3. Police brutality
Adding up to that, it is possible to state that many people may have been radicalized precisely due to the disproportional state response with which the protests were met – which ended up . Indeed, despite the government’s brutal attacks on freedom of expression and media, having suspended two major television stations due to their coverage of the demonstrations, and having restricted internet and social media access, the hashtag #FreeSenegal has been trending since the beginning of the month in numerous social media outlets.
On the 12th of March, Amnesty International has called for the government to respect freedom of expression and assembly, denouncing the violent response to the protests, which by now amounts to 10 deaths – . According to eyewitnesses, national security forces have been using teargas, live bullets, arbitrary arrests, and beatings to disperse the protesters. Senegal’s Red Cross has reported that at least 590 were injured, and Amnesty International has released a statement sustaining that at least 100 people have been arrested. There have been reports of both entirely peaceful demonstrations and violent escalation of the manifestations, as the protesters responded to the police by throwing rocks, burning tires, and attacking other private property.
Finally, it is possible to state that frustrations regarding have been continuously present in the fil rouge of the protests. The first indication of this may be the fact that French-owned businesses have been repeatedly targeted during manifestations.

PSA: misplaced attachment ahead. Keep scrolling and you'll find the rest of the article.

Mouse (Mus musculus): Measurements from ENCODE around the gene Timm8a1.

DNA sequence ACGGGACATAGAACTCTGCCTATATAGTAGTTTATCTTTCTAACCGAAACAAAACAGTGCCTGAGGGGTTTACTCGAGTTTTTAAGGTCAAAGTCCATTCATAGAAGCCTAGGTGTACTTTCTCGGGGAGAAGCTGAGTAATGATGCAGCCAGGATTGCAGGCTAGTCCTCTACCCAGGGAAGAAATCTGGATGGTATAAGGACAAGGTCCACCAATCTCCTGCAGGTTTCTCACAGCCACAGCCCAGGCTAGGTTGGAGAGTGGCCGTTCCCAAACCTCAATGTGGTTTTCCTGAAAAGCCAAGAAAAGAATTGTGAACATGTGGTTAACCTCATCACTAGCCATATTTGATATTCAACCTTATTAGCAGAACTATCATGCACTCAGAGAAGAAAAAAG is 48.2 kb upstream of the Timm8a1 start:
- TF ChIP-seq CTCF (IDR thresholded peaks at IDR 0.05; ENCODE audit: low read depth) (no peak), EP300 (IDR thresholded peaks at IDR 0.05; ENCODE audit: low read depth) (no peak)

In fact, the Senegalese people seem to be progressively fed up with the privileges the French élite still uphold in the country, of which Sonko is an important criticizer. The former colonizers still tightly control Senegal’s economy, dominating import markets and making Senegal’s products unreachable to much of its own population. In his latest book, “Solutions”, Sonko calls for a reappropriation of the country’s national wealth and resources, including the creation of a domestic currency. In fact, the opposition leader has been a vocal advocate for a gradual and responsible overcoming the CFA franc, a West African currency used by seven other countries in the region, which is controversially considered a colonial relic. In fact, the currency is pegged to the euro and CFA countries are obliged to keep half of their foreign exchange reserves into French treasury accounts. Sonko has also maintained that he is determined to renegotiate oil and gas contracts with multinationals, once he achieves office, pleading that the present agreements are exploitative and noncompetitive, which the present government denies.
Taking the present context and the interests that are at stake into consideration, it is not difficult to understand why this candidate may be seen as a threat, both nationally and internationally. It is not at all a surprise to see another, previously stable, country, being dragged into a democracy crisis. Which is striking, however, is that they are fighting back. But we may still have to wait a long time to be able to analyze its results.